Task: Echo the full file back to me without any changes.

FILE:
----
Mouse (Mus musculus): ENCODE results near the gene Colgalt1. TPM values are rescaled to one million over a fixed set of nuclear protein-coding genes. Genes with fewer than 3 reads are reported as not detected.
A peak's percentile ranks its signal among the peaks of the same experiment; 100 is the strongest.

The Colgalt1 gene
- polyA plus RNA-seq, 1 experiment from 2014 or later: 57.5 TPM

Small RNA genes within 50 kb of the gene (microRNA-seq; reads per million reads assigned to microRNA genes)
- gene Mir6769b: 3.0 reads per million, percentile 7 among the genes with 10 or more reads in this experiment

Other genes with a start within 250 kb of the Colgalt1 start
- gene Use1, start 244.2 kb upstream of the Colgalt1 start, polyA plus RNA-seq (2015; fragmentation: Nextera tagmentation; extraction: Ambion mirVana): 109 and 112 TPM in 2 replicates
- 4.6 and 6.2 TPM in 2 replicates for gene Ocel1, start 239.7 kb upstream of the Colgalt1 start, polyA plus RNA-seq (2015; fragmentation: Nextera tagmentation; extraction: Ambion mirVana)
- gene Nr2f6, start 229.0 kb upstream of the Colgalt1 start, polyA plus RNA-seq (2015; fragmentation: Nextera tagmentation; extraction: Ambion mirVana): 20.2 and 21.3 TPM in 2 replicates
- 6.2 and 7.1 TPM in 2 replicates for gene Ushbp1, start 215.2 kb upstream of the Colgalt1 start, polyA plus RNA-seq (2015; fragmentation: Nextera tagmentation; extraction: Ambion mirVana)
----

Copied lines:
Mouse (Mus musculus): ENCODE results near the gene Colgalt1. TPM values are rescaled to one million over a fixed set of nuclear protein-coding genes. Genes with fewer than 3 reads are reported as not detected.
A peak's percentile ranks its signal among the peaks of the same experiment; 100 is the strongest.

The Colgalt1 gene
- polyA plus RNA-seq, 1 experiment from 2014 or later: 57.5 TPM

Small RNA genes within 50 kb of the gene (microRNA-seq; reads per million reads assigned to microRNA genes)
- gene Mir6769b: 3.0 reads per million, percentile 7 among the genes with 10 or more reads in this experiment

Other genes with a start within 250 kb of the Colgalt1 start
- gene Use1, start 244.2 kb upstream of the Colgalt1 start, polyA plus RNA-seq (2015; fragmentation: Nextera tagmentation; extraction: Ambion mirVana): 109 and 112 TPM in 2 replicates
- 4.6 and 6.2 TPM in 2 replicates for gene Ocel1, start 239.7 kb upstream of the Colgalt1 start, polyA plus RNA-seq (2015; fragmentation: Nextera tagmentation; extraction: Ambion mirVana)
- gene Nr2f6, start 229.0 kb upstream of the Colgalt1 start, polyA plus RNA-seq (2015; fragmentation: Nextera tagmentation; extraction: Ambion mirVana): 20.2 and 21.3 TPM in 2 replicates
- 6.2 and 7.1 TPM in 2 replicates for gene Ushbp1, start 215.2 kb upstream of the Colgalt1 start, polyA plus RNA-seq (2015; fragmentation: Nextera tagmentation; extraction: Ambion mirVana)